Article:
serve as a useful benchmark for financial managers as they attempt to estimate their own firms cost of capital. CHAPTER 20 Cost of Capital 20 - 92 Risk-Based Models and the Cost of Common Equity Using the CAPM to Estimate the Cost of Common Equity CAPM can be used to estimate the required return by common shareholders. It can be used in situations where DCF methods will perform poorly (growth firms) CAPM estimate is a market determined estimate because: The RF (risk-free) rate is the benchmark return and is measured directly, today as the yield on 91-day T-bills The market premium for risk (MRP) is taken from current market estimates of the overall return in the market place less RF (ER M RF) CHAPTER 20 Cost of Capital 20 - 93 Risk-Based Models and the Cost of Common Equity Using the CAPM to Estimate the Cost of Common Equity As a single-factor model, we estimate the common shareholders required return based on an estimate of the systematic risk of the firm (measured by the firms beta coefficient)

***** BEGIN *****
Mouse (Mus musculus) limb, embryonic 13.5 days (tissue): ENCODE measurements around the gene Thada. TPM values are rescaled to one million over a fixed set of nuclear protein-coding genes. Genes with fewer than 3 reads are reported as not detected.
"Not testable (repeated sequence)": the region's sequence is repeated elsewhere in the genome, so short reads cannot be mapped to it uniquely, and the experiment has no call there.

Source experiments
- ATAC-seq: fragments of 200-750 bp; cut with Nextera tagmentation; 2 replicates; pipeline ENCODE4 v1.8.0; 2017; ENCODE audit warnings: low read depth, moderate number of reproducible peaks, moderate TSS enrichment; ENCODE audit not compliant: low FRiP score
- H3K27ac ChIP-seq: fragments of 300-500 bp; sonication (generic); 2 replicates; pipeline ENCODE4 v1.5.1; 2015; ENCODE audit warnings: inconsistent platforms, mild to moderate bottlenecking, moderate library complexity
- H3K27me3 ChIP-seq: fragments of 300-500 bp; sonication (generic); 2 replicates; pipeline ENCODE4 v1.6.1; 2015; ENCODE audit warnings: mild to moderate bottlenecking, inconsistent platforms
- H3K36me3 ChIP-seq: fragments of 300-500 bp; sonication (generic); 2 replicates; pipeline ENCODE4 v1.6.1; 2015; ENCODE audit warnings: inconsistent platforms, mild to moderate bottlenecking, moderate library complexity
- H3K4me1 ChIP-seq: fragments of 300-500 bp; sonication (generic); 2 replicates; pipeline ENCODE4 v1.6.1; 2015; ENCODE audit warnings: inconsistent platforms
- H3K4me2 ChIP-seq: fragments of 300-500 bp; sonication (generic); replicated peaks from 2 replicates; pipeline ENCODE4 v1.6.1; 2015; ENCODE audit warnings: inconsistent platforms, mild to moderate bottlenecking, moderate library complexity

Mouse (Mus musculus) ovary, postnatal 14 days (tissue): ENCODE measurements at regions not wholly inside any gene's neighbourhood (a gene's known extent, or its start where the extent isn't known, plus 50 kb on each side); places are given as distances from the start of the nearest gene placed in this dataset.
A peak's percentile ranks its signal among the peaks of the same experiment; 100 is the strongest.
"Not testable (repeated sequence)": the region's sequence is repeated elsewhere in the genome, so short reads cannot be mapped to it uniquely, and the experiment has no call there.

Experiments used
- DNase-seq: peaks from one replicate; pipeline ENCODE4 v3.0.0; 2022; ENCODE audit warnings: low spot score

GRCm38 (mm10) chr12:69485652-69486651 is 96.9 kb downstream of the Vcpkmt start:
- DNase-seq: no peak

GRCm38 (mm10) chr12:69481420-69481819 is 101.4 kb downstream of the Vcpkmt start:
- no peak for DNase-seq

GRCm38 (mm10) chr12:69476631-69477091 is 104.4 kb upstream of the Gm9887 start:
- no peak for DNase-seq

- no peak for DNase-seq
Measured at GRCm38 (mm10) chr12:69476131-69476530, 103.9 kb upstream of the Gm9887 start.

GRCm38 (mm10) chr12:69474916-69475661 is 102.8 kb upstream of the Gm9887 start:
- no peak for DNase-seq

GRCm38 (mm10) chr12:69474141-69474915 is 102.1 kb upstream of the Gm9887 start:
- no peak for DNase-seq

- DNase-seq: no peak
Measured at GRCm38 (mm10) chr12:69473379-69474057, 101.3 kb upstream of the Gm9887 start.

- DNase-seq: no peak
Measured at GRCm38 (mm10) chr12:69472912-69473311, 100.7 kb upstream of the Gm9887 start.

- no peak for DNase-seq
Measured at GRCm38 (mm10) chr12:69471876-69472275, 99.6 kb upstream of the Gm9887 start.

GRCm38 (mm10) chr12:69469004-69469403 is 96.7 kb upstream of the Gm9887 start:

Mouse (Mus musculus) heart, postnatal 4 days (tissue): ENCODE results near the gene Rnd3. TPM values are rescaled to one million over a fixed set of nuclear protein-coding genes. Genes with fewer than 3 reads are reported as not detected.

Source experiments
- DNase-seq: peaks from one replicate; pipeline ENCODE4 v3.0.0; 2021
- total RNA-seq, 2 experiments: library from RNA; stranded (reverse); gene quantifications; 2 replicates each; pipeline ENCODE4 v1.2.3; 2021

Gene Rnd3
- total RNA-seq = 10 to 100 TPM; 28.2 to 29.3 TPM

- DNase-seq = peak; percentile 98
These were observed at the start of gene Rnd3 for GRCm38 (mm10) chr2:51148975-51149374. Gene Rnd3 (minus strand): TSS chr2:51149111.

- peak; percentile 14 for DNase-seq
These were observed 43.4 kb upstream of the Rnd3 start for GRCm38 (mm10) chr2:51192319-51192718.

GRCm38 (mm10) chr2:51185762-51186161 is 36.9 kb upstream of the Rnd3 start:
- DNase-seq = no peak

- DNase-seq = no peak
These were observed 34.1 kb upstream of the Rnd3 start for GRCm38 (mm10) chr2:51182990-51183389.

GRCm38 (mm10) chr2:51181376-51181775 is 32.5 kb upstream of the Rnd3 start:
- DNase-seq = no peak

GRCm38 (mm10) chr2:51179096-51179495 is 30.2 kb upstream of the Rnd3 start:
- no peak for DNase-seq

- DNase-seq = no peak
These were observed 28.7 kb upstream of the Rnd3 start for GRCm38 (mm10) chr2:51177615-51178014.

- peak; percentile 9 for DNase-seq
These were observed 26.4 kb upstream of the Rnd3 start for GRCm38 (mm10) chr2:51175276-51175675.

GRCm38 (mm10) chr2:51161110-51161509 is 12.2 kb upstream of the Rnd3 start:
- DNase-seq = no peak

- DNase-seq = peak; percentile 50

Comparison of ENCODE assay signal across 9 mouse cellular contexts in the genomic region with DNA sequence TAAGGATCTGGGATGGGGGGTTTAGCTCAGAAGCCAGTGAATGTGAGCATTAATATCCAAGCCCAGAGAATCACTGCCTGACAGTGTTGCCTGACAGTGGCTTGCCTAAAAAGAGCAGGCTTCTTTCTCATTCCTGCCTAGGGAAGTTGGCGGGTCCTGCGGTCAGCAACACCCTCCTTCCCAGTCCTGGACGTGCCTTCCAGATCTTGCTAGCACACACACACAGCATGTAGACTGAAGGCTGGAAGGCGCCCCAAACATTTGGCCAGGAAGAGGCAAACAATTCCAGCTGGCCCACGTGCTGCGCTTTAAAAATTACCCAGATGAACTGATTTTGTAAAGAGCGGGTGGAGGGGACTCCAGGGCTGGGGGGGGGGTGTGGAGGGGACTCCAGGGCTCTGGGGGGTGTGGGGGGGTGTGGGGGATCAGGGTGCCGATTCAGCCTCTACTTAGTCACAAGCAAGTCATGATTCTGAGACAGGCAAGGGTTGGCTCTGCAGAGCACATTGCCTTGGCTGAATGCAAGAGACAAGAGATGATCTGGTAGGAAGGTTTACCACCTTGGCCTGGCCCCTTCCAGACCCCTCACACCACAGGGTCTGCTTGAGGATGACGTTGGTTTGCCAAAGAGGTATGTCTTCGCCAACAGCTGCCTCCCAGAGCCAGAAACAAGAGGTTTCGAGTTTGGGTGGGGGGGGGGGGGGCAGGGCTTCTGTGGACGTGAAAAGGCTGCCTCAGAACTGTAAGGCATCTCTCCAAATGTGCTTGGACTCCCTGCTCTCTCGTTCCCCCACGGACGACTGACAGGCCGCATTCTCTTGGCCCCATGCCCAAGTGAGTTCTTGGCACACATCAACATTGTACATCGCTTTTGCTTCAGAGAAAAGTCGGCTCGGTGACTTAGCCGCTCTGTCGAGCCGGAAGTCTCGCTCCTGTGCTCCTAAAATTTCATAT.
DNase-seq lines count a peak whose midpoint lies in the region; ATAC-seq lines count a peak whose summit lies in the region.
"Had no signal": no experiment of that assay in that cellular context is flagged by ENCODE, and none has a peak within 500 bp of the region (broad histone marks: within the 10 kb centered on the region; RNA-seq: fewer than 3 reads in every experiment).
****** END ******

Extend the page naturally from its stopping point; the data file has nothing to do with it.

[ 20-26] K e RF MRP e Where: Ke = investors required rate of return e = the stocks beta coefficient Rf = the risk-free rate of return MRP = the market risk premium (ERM - Rf ) CHAPTER 20 Cost of Capital 20 - 94 Risk-Based Models and the Cost of Common Equity Estimating the Market Risk Premium [ 20-26] K e RF MRP e Rf is observable (yield on 91-day T-bills) Getting an estimate of the market risk premium is one of the more difficult challenges in using this model. We really need a forward looking of MRP or a forward looking estimate of the ERM One approach is to use an estimate of the current, expected MRP by examining a long-run average that prevailed in the past. Table 20 -12 illustrates the % returns on S&P/TSX Composite annually for the first five years of this century. CHAPTER 20 Cost of Capital